Malware, Endpoint/Device Security, Network Security

FIN7 cybercrime group sending USB devices to US companies

The FIN7 cyber gang is sending malicious USB devices to U.S. companies, the FBI warned in an alert. (“Man holding a USB drive in hand. Handing over top secret data” by Ivan Radic is licensed under CC BY 2.0)

The FBI has notified U.S. organizations that the FIN7 cybercrime group is sending out malicious USB devices with the intent to infect their systems with malware, according to multiple news outlets.

In a security alert, the law enforcement agency says businesses in the transportation, insurance and defense industries since August 2021 have reported receiving packages containing the devices through the U.S. Postal Service and UPS, according to The Record, a news site by cybersecurity firm Recorded Future. 

One variation of the campaign imitates the Department of Health and Human Services and is sent with letters referencing COVID-19 guidelines. Another variation poses as an Amazon gift box with a thank-you letter and a counterfeit gift card. 

Both packages contained LilyGO-branded USB devices that, if inserted into a computer, executed a BadUSB attack that gave FIN7 actors administrative access and lateral movement across systems using a variety of tools — such as Metasploit, Cobalt Strike and PowerShell scripts — to deploy ransomware, including BlackMatter and REvil.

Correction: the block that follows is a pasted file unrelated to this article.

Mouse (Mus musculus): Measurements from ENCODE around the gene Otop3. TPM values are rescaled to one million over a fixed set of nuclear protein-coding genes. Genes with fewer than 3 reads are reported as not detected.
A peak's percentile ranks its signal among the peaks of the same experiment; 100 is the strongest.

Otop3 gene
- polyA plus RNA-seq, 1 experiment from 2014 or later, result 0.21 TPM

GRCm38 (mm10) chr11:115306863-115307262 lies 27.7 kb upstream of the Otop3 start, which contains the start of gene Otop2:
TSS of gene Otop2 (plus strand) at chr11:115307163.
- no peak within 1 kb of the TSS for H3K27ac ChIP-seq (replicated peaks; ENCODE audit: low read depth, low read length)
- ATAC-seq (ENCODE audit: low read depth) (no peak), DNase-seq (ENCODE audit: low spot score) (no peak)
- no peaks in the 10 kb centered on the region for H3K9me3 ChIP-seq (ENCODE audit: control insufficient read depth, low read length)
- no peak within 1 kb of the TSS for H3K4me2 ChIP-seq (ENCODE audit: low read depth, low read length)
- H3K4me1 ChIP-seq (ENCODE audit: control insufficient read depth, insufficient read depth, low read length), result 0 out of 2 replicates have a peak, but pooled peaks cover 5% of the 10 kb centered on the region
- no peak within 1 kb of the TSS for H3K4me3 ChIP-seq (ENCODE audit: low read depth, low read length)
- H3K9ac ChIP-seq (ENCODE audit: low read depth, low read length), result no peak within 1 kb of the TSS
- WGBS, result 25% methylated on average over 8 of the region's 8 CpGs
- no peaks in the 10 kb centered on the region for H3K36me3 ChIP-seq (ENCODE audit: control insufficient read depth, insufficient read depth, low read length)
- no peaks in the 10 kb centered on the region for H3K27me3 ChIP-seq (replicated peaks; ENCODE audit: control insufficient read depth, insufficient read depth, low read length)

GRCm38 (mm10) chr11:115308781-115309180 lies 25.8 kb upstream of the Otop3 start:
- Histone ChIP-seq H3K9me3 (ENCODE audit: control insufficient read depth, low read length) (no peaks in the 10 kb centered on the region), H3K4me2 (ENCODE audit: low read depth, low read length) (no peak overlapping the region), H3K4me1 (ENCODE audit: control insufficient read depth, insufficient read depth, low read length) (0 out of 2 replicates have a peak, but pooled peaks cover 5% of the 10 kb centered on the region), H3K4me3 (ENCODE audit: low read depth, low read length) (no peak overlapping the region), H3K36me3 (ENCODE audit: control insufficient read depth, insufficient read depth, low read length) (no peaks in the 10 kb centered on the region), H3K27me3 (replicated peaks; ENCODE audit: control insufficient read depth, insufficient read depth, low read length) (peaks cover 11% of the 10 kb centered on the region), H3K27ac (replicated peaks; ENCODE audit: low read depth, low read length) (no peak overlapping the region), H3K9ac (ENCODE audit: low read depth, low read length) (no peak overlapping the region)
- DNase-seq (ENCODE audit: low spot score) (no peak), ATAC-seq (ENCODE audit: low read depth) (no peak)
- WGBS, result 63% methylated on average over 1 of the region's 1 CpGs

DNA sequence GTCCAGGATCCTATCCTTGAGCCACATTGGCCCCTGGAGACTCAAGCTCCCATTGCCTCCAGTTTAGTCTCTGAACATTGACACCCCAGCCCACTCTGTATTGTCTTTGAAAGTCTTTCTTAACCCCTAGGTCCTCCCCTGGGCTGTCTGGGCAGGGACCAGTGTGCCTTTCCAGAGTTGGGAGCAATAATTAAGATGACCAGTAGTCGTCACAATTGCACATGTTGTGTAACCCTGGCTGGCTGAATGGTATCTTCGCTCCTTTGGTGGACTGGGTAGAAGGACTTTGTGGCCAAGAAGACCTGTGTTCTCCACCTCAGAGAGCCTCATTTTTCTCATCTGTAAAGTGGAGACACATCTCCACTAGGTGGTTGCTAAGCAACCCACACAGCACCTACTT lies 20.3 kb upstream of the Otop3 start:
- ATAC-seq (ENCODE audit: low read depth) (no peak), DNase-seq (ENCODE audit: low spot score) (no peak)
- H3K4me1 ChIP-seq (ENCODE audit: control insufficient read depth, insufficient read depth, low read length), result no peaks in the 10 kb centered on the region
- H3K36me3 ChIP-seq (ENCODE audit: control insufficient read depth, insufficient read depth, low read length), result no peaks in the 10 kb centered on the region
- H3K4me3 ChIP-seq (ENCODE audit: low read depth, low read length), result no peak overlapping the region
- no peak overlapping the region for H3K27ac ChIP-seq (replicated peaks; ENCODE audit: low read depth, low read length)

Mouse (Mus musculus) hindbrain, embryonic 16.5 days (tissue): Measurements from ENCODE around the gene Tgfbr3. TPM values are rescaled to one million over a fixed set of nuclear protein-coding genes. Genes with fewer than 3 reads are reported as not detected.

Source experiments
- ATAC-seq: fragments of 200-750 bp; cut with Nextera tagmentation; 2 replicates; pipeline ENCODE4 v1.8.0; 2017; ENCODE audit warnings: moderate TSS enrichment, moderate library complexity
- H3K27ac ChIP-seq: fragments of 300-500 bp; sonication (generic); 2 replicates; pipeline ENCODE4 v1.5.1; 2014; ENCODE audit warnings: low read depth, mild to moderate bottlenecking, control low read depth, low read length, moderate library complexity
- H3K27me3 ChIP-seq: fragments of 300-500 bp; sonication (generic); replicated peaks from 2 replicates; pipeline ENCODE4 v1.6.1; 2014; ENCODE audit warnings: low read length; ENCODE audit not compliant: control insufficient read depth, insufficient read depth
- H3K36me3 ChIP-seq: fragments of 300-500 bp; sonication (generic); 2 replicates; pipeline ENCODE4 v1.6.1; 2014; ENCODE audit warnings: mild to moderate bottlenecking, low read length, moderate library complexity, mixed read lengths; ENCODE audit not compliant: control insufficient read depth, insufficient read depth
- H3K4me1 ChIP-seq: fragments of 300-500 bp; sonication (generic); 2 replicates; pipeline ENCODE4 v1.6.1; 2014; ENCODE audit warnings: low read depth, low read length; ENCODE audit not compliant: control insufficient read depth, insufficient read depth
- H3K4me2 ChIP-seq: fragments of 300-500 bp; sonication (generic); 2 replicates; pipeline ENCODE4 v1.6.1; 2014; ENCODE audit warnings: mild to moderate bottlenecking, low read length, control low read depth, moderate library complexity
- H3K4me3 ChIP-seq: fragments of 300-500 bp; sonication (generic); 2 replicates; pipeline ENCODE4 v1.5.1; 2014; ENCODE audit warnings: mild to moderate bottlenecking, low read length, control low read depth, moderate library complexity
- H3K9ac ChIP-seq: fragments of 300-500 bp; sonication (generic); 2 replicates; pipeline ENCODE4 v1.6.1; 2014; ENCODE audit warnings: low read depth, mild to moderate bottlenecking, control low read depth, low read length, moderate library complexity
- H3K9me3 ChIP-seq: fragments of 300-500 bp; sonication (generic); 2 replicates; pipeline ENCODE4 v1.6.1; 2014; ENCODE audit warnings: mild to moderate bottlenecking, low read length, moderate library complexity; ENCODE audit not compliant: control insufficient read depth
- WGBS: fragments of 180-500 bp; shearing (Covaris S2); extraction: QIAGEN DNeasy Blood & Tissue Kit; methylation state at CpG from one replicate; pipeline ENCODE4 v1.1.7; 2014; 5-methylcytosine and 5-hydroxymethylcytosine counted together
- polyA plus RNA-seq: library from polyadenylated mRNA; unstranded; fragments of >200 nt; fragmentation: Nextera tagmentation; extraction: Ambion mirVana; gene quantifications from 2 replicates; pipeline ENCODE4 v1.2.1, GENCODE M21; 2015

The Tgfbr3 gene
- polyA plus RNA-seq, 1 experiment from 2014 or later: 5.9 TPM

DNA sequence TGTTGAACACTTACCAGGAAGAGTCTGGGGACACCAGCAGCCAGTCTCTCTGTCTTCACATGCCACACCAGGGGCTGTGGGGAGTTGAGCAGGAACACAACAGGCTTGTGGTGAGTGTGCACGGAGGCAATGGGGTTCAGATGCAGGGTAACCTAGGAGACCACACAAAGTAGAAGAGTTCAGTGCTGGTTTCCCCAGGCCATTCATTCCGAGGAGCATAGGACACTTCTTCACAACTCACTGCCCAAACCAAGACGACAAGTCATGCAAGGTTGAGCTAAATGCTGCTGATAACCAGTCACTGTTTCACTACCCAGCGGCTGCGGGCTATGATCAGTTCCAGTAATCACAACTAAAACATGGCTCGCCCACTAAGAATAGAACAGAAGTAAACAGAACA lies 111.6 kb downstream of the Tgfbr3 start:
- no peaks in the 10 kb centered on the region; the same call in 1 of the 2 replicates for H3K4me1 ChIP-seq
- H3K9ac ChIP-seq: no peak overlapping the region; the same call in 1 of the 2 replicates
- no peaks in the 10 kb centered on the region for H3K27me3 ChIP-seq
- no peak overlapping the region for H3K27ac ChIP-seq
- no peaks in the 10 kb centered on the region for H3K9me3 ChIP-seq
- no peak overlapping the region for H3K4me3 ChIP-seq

The notorious FIN7 group was recently identified as creating a fraudulent pentesting company and “hiring” unsuspecting IT specialists to compromise their victims, SC Media reported in November.

The group reportedly operates out of Russian territory and was tied to a similar BadUSB attack in 2020 that targeted hospitality providers in the United States with a USB drive and letter posing as retailer Best Buy, along with a $50 gift card, according to cybersecurity firm Trustwave.

Stephen Weigand

Stephen Weigand is managing editor and production manager for SC Media. He has worked for news media in Washington, D.C., covering military and defense issues, as well as federal IT. He is based in the Seattle area.

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